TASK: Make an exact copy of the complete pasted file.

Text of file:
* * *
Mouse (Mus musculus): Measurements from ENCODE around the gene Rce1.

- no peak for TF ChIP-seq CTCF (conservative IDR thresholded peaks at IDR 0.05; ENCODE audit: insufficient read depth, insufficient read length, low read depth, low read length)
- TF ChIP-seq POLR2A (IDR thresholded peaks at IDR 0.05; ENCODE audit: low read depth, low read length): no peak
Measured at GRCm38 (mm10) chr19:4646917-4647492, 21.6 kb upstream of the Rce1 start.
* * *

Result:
Mouse (Mus musculus): Measurements from ENCODE around the gene Rce1.

- no peak for TF ChIP-seq CTCF (conservative IDR thresholded peaks at IDR 0.05; ENCODE audit: insufficient read depth, insufficient read length, low read depth, low read length)
- TF ChIP-seq POLR2A (IDR thresholded peaks at IDR 0.05; ENCODE audit: low read depth, low read length): no peak
Measured at GRCm38 (mm10) chr19:4646917-4647492, 21.6 kb upstream of the Rce1 start.